It is the second time that the hon. Gentleman has made that point.

    That may be so. The hon. Lady has just drifted into the Chamber, no doubt having been entertaining herself in the west end. I agree that it is the second time, and if the opportunity arises, I will make the point a third time—

    and if the hon. Lady continues to interrupt me, I will say it a fourth and a fifth time. It is a valuable point. The Minister of Agriculture, Fisheries and Food is unfortunately obsessed with theology and pays too little attention to the proper running of his Ministry—[Interruption.] The natives on the Conservative Benches must learn when they get restless that if they want to dish it out, they must be prepared to take it. I learnt that early in life. I shall be happy to stay for the rest of the night taking what they have to dish out, but I warn them that I shall give it back with interest.

    The Minister preaches the virtues of feeding vegetarian cows a diet of vegetable matter. But he presides over a Department which has regulations allowing the rendered remains of pigs, chicken litter and plywood to be fed to cattle. That is a fact—[ Interruption.] If Conservative Members do not like it, I am sorry; I do not like it either. That is why we need the new clause. I hope that they will rise in abundance to support it because, according to a poll in today's issue of Farming News, 82 per cent. of farmers believe there should be a total ban on the inclusion of meat and bone meal in animal rations.

    Opposition Members have been calling for that for well over a year. If the Government are not prepared to take that fundamental precautionary step, they should at least ensure that livestock producers have the opportunity to follow their own, more sensible, approach and choose not to feed livestock on rations containing meat and bone meal. It is a fundamental question of choice.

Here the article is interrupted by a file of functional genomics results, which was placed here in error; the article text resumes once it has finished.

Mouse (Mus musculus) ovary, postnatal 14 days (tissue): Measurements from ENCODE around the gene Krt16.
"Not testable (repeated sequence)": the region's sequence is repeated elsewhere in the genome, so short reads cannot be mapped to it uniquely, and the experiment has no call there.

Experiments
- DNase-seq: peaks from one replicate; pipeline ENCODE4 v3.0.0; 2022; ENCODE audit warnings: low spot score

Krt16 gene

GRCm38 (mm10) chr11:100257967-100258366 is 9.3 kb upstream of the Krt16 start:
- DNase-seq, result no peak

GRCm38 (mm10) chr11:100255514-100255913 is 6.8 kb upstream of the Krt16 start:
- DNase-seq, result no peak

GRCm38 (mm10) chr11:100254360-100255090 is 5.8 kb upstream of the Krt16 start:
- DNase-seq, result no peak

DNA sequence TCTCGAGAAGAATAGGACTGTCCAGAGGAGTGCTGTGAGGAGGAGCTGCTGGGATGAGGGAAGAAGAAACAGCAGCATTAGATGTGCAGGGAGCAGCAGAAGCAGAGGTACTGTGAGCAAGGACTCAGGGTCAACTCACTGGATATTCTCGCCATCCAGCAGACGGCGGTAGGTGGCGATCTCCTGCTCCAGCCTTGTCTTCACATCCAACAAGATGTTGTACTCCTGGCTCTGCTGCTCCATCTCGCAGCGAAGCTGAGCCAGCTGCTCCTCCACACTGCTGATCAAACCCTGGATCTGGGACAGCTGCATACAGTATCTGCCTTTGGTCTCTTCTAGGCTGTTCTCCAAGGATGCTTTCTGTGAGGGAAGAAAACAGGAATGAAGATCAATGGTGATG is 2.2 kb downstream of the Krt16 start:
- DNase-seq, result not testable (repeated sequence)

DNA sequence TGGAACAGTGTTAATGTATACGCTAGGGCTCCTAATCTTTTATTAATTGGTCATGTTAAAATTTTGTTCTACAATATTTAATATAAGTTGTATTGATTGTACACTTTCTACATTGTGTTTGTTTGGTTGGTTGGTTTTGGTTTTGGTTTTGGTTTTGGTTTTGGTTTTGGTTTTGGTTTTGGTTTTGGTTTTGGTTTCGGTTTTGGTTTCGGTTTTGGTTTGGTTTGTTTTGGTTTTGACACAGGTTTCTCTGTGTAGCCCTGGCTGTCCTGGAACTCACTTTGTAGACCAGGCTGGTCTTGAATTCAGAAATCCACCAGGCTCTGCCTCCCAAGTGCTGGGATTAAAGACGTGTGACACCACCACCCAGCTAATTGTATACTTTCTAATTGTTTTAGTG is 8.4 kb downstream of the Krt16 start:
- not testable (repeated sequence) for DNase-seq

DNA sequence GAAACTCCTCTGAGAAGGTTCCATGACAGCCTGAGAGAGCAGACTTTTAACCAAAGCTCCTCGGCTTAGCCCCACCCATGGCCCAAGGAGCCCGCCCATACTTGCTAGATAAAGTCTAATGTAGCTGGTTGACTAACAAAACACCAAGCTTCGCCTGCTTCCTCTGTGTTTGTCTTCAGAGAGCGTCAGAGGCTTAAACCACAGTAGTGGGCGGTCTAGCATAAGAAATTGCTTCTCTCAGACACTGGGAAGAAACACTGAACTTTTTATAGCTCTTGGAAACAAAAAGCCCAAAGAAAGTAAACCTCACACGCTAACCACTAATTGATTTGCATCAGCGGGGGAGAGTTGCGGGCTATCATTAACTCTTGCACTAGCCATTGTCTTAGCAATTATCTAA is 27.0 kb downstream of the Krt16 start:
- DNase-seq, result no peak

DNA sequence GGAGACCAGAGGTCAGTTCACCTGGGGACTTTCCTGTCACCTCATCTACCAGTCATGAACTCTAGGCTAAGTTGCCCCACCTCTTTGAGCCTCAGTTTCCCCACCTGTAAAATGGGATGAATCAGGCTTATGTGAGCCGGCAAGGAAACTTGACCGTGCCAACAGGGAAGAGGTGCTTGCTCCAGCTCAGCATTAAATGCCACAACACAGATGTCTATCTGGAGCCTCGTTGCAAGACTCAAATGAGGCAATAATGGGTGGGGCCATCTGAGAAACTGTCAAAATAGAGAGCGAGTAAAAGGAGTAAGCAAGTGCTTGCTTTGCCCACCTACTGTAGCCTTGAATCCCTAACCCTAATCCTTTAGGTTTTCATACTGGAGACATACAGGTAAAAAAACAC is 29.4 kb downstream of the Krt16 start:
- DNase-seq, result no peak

At present, the Government, for all their protestations about consumer sovereignty and the disclosure of information, refuse to take the basic step of requiring the feed compounders to list the ingredients of their rations. The new clause would not require the disclosure of any trade secrets or commercially sensitive information. The exact proportions and nutritional balance of compound feeds, which are the commercially sensitive bits of information, would remain confidential.

    But the compounders would have to disclose what is in the feed. To take a topical example, they would have to disclose whether a high protein cake contained entirely vegetable protein or animal protein, too. Why should not the farmer have that information so that he can make a choice, particularly if the Government refuse to do the sensible thing and ban ruminant-derived protein from all animal feed?

    Almost all the farmers in my constituency have been crying out for some knowledge of what is in their feedstuff and say that they would not feed their cattle animal products if they knew that feedstuff contained such products. I would support the new clause but for the fact that I am aware of an EEC directive and believe that it is probably better that the matter is tackled through the European Community. If that were not the case, I would support wholeheartedly what the hon. Gentleman is saying.

    8.45 pm